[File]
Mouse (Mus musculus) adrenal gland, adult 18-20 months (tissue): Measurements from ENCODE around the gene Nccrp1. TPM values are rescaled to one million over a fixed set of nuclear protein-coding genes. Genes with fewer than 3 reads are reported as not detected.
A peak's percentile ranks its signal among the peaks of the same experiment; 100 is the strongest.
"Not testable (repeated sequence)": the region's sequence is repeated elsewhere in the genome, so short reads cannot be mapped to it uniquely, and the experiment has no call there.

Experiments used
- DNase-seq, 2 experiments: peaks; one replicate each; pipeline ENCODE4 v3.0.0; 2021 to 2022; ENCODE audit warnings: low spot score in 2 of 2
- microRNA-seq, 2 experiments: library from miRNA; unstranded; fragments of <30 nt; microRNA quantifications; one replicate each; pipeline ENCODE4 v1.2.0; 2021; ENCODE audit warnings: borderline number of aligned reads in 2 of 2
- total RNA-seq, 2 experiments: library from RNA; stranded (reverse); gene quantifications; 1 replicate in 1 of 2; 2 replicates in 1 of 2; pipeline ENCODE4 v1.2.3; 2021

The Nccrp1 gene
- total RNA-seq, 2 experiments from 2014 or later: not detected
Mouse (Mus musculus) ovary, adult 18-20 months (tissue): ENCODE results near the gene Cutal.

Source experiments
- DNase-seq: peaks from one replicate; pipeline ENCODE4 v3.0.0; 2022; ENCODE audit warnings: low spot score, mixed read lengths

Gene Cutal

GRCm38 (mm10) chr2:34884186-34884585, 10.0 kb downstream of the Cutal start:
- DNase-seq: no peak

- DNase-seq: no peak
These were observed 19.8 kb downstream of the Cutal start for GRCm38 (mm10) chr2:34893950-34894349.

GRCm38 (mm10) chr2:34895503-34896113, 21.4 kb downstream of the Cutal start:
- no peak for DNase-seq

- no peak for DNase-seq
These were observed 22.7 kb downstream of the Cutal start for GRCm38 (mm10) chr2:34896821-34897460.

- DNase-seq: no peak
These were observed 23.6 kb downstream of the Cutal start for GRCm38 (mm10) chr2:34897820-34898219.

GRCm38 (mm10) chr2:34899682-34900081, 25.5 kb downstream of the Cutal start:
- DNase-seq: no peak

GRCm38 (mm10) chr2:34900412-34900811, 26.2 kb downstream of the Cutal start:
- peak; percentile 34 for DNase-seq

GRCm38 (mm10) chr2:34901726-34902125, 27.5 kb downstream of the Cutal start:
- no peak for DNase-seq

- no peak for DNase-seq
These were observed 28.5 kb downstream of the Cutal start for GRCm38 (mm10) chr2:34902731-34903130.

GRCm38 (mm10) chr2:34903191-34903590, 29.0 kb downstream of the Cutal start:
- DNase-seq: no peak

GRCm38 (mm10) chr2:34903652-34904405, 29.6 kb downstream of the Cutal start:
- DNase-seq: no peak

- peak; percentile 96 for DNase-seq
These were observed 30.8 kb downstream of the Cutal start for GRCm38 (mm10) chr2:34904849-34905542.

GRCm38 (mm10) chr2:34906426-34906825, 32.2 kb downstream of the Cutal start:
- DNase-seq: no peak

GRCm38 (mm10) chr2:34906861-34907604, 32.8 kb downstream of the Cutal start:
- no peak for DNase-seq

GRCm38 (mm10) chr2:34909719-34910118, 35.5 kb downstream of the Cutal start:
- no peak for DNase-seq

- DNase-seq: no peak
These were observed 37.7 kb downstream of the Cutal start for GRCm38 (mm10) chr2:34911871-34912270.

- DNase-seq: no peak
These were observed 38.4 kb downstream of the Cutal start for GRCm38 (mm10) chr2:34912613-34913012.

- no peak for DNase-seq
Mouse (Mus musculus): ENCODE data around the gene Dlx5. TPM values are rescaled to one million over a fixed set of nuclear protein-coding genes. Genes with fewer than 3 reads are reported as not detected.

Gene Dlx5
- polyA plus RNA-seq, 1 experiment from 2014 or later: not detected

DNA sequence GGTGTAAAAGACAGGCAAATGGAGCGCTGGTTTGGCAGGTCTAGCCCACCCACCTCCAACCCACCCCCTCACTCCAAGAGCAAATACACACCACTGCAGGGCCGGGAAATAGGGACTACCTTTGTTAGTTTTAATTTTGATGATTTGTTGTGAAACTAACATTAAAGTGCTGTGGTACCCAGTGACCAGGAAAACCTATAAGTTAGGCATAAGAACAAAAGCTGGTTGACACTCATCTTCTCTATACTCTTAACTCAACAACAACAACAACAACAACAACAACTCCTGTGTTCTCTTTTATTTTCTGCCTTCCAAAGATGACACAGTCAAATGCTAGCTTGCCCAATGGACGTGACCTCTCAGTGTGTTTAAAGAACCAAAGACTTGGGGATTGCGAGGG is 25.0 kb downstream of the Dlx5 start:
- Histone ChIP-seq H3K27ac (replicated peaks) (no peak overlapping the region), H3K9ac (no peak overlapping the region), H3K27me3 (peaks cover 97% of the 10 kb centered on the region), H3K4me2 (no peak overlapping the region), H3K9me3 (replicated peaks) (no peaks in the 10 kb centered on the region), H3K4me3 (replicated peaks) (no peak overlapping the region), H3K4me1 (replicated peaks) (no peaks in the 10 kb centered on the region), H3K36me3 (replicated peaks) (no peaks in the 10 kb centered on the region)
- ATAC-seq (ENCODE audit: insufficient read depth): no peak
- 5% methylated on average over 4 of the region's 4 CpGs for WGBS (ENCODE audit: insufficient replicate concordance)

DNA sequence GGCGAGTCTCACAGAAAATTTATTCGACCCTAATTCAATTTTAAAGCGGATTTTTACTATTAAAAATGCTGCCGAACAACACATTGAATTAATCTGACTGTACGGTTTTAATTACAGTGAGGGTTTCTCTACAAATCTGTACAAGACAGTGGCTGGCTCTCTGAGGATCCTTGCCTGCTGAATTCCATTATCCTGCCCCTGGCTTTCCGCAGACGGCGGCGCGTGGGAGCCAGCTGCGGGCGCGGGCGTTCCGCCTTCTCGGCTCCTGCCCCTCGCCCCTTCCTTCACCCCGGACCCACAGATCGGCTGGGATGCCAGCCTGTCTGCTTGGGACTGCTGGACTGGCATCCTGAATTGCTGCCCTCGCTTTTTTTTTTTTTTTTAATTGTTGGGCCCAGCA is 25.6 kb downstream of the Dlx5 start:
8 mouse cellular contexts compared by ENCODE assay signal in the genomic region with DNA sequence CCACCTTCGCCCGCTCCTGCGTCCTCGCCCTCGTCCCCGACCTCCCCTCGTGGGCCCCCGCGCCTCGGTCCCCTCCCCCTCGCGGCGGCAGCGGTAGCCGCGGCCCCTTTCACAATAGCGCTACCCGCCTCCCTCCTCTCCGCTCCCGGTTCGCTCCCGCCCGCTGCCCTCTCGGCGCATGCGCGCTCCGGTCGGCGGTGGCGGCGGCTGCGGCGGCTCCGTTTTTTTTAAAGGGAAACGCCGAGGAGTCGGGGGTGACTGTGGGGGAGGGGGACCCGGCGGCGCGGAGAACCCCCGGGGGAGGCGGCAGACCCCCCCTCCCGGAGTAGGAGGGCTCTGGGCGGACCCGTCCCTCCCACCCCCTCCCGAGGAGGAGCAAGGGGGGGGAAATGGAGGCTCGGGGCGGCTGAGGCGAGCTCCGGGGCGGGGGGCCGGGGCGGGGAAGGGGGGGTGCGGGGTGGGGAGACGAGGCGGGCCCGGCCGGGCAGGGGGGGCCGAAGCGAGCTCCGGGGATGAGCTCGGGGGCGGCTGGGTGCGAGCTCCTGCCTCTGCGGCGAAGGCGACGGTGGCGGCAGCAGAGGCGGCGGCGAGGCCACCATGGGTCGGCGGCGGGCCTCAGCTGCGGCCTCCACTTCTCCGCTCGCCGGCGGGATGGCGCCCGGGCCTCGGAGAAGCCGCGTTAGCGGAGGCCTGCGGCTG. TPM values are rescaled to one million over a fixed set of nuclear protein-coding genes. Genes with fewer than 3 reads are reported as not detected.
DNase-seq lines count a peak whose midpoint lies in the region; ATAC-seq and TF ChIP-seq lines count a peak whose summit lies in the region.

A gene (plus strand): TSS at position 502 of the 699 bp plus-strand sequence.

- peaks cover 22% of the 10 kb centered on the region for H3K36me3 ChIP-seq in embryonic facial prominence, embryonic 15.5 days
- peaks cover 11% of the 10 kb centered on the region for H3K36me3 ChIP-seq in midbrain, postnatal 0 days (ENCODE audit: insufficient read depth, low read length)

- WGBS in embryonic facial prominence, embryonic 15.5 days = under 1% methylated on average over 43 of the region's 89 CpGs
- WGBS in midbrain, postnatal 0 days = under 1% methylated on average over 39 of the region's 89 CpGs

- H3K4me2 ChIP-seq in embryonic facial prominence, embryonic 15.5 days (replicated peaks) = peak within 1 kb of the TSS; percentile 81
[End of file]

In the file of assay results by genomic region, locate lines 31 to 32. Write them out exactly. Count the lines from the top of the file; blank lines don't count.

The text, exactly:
These were observed 28.5 kb downstream of the Cutal start for GRCm38 (mm10) chr2:34902731-34903130.

GRCm38 (mm10) chr2:34903191-34903590, 29.0 kb downstream of the Cutal start: